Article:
If you're in the market for a new winter coat, you will obviously need to spend some time trying on various styles, preferably over the sort of sweater or jacket you routinely wear.
But there's more. Feeling the coat's fabric and lining -- and examining the workmanship -- also tells you a lot about its quality.
Does the collar sit right? Is the stitching tight and even, with no loose threads? Does the lining feel soft to the touch, not scratchy, and allow the coat to slide on and off easily? Does the lining have a pleat in the back so that it doesn't pull?
Such details count.
"You want to look at the seaming, the buttons . . . buttons are a big thing. You don't want the buttons to be so tight that they pop off. They should have some give," Thompson said.
You also want to read the labels. Look for the Woolmark labels on coats -- with either the Woolmark (100 percent pure wool) or Woolmark Blend symbol, an indication of quality, recommends Colleen H. Frey, associate professor and coordinator of the Fashion Textile Technology Program at Buffalo State College.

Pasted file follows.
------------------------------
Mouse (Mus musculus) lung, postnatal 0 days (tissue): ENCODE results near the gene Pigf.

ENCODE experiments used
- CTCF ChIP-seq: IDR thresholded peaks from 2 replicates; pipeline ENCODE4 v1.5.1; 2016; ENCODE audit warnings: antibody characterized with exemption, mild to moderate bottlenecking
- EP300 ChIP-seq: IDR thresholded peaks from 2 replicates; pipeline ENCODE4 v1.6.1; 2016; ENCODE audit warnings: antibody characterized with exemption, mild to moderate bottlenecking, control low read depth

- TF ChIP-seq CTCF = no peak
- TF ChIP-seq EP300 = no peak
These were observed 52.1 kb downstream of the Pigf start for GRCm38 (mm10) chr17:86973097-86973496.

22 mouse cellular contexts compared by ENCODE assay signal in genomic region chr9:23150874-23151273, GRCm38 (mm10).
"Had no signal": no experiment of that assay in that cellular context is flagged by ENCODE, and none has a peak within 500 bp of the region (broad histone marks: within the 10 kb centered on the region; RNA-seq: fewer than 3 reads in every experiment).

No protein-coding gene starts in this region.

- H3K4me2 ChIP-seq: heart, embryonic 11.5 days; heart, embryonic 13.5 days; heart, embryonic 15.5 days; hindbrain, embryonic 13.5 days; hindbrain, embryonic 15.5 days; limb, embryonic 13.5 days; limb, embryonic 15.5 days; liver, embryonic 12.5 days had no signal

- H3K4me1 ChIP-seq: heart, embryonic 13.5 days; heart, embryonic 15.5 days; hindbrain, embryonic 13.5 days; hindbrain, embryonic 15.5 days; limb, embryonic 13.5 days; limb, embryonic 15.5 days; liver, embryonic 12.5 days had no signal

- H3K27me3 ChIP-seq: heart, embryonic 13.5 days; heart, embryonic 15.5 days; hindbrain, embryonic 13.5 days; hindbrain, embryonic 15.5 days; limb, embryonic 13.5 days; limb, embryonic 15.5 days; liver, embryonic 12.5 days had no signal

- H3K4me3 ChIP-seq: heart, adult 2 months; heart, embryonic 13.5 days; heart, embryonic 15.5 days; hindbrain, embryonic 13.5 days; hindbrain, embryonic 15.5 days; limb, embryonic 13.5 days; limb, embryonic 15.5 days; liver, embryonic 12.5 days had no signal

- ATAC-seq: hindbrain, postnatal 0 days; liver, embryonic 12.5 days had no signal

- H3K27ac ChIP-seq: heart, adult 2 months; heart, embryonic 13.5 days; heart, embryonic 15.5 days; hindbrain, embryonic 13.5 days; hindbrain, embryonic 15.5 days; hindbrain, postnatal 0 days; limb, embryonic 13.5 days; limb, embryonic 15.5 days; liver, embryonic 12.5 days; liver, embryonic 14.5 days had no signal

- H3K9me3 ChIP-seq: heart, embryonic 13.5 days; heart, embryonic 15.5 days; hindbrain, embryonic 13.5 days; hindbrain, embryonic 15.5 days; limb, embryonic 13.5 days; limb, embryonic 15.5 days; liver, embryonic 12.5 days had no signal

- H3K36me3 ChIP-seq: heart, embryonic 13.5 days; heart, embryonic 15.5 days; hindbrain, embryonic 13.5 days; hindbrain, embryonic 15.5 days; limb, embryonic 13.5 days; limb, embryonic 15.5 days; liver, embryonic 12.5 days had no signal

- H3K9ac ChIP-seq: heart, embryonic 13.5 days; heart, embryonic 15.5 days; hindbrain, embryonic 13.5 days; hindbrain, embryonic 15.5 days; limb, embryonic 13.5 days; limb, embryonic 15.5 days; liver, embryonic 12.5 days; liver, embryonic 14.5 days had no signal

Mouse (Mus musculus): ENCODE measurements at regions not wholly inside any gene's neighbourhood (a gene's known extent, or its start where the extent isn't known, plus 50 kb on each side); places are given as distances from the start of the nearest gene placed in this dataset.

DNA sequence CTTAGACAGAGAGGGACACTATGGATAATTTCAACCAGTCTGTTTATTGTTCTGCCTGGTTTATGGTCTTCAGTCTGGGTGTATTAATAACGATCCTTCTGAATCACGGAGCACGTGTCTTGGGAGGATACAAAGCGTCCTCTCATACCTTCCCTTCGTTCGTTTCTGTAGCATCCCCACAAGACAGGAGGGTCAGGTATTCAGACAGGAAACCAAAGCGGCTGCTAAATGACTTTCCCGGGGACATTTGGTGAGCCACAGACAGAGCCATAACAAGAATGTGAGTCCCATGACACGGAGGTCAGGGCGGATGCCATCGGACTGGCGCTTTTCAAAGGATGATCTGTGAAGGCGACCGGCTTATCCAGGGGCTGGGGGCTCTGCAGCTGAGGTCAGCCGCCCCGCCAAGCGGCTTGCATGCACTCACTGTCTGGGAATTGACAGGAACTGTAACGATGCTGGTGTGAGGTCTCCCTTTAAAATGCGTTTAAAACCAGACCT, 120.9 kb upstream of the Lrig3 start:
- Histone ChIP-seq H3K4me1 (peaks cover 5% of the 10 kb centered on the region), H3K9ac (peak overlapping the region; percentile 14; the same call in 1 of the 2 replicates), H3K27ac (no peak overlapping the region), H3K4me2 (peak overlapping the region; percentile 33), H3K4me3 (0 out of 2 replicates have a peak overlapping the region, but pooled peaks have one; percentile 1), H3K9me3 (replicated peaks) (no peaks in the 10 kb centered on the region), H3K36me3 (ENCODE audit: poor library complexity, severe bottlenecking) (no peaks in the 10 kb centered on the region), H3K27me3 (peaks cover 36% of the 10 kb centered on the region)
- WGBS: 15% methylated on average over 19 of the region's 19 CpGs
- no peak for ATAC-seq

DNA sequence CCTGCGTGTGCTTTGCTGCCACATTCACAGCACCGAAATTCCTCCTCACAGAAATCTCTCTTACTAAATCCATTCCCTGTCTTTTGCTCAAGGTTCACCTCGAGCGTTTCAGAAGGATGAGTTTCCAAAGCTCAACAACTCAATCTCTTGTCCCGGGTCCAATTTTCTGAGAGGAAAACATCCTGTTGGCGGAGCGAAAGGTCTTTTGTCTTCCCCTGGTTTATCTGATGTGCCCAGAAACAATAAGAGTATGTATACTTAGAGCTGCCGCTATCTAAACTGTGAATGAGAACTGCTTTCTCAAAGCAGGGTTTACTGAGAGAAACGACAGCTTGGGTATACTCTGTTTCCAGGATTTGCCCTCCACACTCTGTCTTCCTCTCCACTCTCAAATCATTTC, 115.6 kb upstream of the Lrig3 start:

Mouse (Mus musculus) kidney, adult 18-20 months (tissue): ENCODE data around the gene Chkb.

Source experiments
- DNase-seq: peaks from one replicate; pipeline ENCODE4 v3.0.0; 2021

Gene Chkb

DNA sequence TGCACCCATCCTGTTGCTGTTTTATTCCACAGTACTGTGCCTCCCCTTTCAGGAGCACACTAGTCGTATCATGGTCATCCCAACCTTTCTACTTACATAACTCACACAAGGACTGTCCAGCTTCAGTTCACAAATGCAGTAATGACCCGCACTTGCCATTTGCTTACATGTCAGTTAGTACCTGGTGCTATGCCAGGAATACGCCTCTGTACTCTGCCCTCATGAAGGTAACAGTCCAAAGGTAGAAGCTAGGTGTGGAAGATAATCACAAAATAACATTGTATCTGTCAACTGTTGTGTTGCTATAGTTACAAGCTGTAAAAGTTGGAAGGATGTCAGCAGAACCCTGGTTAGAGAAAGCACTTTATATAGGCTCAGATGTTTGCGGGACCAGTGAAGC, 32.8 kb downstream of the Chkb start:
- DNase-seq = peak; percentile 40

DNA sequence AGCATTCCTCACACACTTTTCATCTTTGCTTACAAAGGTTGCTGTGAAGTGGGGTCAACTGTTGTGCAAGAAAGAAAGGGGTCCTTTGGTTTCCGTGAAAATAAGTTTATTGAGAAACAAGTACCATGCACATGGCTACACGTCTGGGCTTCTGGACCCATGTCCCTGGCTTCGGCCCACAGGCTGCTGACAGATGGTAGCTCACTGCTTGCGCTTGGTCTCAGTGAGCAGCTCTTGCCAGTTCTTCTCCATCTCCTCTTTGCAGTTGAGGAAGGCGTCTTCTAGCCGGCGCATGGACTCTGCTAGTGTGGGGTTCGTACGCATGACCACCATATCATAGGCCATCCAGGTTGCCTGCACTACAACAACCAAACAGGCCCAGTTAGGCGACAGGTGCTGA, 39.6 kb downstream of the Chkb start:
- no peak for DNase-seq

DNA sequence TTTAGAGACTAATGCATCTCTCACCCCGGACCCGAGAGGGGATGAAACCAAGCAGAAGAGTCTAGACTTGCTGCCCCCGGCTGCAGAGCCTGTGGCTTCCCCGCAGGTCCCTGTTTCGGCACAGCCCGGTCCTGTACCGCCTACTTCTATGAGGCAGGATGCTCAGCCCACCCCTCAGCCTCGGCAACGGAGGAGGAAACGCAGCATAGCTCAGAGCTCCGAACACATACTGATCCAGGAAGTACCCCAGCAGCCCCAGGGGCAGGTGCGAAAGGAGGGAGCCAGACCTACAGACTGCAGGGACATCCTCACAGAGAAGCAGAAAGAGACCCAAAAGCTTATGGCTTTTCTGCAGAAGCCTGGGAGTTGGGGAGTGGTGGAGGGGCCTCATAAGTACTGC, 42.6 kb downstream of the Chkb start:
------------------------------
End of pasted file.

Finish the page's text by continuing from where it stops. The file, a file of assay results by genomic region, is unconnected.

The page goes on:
Also remember that merino wool is considered to be the highest quality wool; you'll see it in top-of-the-line coats. Cashmere, though considered a luxury fiber, is not as durable as wool, she added.
The fibers are so fine, the coat will wear out much faster, Frey explained.
As for coat linings, acetate and rayon -- though common -- are weaker than a polyester or polyester blend, Frey said.
And look closely at the weave; a twill weave -- characterized by a diagonal pattern -- is stronger than a satin or plain weave.
A lined polyester-blend coat with an insulating layer of polyester fiber fill, can be quite serviceable in cold or wet weather, said Frey, who warns that down coats, though a natural insulator, lose their effectiveness when wet.
Also, make sure the coat fits you. It sounds obvious, but . . .
"A lot of women make the mistake of buying a coat without trying it on over a sweater or jacket, then go through the winter months not being comfortable," said Talbot's Thompson.
People also need to consider their lifestyle when choosing a coat.
If you are the motoring sort, you'll maneuver better in a shorter-length coat or jacket than a midcalf-length one, for example.